Control room at Fukushima nuclear plant. Image credit: Kawamoto Takuo via Wikimedia Commons.

Until the Fukushima Daiichi reactor disaster in 2011, prospects for nuclear energy had never been brighter, and uranium producer Cameco (NYSE:CCJ) stood in a prime position to take advantage of what seemed like limitless potential for the industry. Yet ever since the Japanese reactor facility's meltdown, the tide of global public opinion has moved sharply away from nuclear power, and even three years later, Cameco still hasn't recovered from the hit it took as a result.

Cameco is the largest publicly traded producer of uranium in the world, based in Canada and owning assets in North America and Kazakhstan. Even when you include private companies and government entities, Cameco remains the third largest producer globally, controlling about 14% of world production as of 2012. Let's take a closer look at Cameco to see whether it can finally turn things around.

A look at Cameco

2014 YTD Return


Expected 2014 Revenue Growth


Expected 2014 EPS Growth


Expected 5-Year Growth Rate


Source: Yahoo! Finance.

What's held back Cameco lately?
Cameco has long been a favorite among investors seeking exposure to the uranium industry. Apart from its size, Cameco's main advantage is that its assets are largely located in politically stable areas of the world, in stark contrast to competitors like Areva and its extensive holdings in turbulent areas of the African continent. With low costs and expansion opportunities available, Cameco has the ability to boost its production whenever conditions warrant.

Unfortunately, those conditions haven't yet improved enough to justify aggressive moves from Cameco. So far, Japan hasn't yet reopened its 50 nuclear reactors, and even though operators have finally started getting approvals to get some reactors back into operation, public sentiment is still nervous and promises to make any restoration to Japanese nuclear capacity slow at best. In Europe, Germany has taken similar views against nuclear power, and Cameco expects 16 reactors to close in the next decade, with only 10 new projects to take their place. As a result, Cameco has chosen not to move forward yet in developing its promising Millennium mine project in northern Saskatchewan, and smaller peers Uranium Energy (NYSEMKT:UEC) and Ur-Energy (NYSEMKT:URG) have pulled back on their production in hopes of better prices in the future.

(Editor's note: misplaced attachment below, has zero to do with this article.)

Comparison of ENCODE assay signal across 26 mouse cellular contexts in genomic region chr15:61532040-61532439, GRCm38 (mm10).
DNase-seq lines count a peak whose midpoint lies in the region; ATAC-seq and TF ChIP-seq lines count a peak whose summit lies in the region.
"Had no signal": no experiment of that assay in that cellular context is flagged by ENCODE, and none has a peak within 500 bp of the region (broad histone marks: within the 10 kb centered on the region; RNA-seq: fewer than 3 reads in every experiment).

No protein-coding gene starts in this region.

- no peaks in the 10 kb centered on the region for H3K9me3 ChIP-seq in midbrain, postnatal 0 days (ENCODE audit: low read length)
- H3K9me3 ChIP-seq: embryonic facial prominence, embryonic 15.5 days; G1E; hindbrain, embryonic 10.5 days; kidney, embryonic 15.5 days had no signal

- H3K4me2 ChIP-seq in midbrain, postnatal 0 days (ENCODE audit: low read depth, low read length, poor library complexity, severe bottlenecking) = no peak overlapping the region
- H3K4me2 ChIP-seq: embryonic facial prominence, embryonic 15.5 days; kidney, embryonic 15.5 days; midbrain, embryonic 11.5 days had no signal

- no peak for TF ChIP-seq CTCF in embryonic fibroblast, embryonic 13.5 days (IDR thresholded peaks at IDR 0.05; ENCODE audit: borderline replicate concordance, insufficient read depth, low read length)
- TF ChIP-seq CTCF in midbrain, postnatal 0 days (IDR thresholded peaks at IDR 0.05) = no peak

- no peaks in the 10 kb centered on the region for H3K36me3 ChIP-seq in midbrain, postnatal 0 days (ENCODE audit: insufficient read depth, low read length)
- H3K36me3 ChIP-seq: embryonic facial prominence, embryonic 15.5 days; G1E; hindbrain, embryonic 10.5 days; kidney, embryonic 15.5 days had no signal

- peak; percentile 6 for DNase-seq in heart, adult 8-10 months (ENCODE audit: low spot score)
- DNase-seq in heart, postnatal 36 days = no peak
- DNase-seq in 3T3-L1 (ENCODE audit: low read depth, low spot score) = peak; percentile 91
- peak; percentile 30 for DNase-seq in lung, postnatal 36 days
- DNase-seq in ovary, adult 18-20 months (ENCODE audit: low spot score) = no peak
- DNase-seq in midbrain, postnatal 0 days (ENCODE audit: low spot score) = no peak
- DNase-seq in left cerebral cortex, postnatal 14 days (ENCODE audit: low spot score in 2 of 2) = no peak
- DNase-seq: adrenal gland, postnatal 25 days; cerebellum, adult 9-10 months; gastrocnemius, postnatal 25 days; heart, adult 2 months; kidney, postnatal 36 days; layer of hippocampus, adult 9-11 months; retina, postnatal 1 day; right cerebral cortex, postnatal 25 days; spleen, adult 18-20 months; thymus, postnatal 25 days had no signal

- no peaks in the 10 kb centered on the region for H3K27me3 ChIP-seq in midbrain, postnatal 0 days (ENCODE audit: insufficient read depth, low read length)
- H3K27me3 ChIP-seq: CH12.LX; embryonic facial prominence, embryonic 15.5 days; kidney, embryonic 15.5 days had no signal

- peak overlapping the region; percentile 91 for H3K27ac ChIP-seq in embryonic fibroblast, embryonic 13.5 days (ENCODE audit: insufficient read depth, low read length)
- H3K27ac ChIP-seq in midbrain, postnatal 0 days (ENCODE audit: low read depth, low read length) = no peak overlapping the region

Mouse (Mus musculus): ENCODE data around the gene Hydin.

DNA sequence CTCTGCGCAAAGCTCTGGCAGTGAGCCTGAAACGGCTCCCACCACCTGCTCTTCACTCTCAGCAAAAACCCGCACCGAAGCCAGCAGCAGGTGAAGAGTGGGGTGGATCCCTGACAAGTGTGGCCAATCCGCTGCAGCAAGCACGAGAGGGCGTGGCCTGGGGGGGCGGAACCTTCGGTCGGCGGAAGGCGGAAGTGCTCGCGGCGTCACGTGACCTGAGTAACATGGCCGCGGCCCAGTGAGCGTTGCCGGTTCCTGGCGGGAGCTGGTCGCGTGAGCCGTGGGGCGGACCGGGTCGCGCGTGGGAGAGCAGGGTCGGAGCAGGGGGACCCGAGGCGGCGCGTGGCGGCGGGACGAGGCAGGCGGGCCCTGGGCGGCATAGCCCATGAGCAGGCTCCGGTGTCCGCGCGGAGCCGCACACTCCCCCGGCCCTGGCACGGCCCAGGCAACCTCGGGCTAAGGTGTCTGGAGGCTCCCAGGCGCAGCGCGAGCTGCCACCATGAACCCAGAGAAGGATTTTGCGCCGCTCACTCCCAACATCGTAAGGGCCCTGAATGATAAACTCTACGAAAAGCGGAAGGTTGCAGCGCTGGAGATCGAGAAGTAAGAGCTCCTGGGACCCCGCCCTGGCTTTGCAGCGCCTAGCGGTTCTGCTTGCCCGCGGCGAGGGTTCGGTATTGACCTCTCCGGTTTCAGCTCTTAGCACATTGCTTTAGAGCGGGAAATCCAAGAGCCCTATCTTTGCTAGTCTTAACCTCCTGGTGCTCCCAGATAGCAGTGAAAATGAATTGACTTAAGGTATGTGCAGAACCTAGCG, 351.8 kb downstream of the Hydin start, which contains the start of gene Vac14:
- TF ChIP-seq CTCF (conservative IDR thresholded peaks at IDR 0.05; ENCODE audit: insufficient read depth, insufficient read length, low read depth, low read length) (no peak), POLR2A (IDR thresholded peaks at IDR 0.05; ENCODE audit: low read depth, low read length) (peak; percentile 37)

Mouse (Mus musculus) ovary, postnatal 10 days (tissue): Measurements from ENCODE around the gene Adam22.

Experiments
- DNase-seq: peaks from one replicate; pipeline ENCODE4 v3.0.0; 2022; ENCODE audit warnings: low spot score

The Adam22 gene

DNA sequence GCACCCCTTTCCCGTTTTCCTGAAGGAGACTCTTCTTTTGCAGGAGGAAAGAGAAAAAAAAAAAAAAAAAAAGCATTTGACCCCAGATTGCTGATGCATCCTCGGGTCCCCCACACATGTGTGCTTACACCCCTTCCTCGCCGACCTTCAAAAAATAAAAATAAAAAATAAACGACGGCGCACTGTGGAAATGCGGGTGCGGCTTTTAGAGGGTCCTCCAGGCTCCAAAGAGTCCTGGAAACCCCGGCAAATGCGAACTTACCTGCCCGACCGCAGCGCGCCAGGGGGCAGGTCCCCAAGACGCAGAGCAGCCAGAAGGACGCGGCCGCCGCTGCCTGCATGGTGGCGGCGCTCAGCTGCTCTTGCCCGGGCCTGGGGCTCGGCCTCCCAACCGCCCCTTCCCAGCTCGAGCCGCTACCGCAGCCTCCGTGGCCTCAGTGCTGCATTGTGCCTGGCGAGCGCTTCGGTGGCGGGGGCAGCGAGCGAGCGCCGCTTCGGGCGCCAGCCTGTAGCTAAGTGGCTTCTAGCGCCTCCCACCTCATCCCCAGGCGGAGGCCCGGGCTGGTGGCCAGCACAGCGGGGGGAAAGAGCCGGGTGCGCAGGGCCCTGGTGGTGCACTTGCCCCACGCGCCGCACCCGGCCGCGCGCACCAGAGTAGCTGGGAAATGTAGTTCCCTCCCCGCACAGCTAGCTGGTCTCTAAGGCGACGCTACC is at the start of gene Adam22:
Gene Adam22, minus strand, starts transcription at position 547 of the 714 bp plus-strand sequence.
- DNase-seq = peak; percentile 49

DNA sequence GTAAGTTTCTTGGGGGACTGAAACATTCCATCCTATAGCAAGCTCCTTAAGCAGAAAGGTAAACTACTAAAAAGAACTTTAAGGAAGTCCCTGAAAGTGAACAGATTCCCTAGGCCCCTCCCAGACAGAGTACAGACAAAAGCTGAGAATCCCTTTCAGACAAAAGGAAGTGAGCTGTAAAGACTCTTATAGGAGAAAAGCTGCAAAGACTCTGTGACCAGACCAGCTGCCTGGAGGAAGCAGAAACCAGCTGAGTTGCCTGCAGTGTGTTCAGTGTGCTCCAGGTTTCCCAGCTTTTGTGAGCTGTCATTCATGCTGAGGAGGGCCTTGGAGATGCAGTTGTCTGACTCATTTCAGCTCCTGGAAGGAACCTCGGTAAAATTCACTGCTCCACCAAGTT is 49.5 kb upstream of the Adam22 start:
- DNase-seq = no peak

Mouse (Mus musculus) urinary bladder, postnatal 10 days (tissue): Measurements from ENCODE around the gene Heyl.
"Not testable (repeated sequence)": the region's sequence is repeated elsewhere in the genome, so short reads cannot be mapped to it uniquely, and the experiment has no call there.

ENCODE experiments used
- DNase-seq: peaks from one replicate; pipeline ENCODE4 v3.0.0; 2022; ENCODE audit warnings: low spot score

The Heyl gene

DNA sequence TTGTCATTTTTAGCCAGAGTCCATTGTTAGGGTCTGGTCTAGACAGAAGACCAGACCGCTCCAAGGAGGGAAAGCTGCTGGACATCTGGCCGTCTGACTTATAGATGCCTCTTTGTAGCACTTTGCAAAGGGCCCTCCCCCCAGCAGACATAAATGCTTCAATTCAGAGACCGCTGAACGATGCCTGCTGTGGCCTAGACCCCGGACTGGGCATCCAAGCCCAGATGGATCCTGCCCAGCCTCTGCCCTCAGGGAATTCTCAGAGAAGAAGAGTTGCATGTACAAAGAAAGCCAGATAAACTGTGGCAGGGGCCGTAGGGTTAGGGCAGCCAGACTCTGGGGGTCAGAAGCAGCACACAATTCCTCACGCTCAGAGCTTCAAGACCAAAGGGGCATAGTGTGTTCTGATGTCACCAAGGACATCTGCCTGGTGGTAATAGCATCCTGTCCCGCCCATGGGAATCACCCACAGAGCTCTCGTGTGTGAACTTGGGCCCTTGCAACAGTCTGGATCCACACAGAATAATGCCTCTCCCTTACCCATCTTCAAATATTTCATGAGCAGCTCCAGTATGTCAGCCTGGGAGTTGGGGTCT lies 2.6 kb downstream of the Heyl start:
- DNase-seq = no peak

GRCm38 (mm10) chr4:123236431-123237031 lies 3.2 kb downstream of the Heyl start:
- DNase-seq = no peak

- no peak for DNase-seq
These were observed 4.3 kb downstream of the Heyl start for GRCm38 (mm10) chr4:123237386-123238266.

Millennium project. Source: Cameco.

For the most part, poor conditions haven't hit Cameco nearly as hard as they might have. Because Cameco had the foresight to sign long-term contracts at much higher prices, it hasn't taken the hit that a producer selling at spot prices has felt. Given that uranium prices have fallen by more than half since 2011, Cameco's advantage here is worth a lot to investors.

Will China boost Cameco's future?
Even though global views on nuclear power have been mixed, one country that remains committed to using uranium as a power source is China. The emerging-market nation expects to see 58 new plants in China within the next 10 years, representing more than 40% of all new nuclear-plant construction over the period. India also expects to embrace nuclear power, and as new plants become operational, spot uranium prices should rise to match demand.

Still, investors need to have a long-term view in order to invest successfully in the nuclear space. Given the amount of time it takes to build new facilities and cut through regulatory challenges in many parts of the world, any turnaround for uranium will take years to take shape. Without the patience to stay the course and endure the inevitable bumps along the way, you might find owning Cameco shares to be too risky for your overall strategy.

For now, Cameco has done well to get through the worst of times for the uranium industry, but things appear to be improving from the terrible conditions of the past few years. Although nervousness about nuclear power will likely continue, Cameco remains in a strong position to capitalize on those opportunities that do come up to provide fuel for new nuclear power plants in emerging areas of the global economy.

Dan Caplinger has no position in any stocks mentioned. The Motley Fool has no position in any of the stocks mentioned. Try any of our Foolish newsletter services free for 30 days. We Fools may not all hold the same opinions, but we all believe that considering a diverse range of insights makes us better investors. The Motley Fool has a disclosure policy.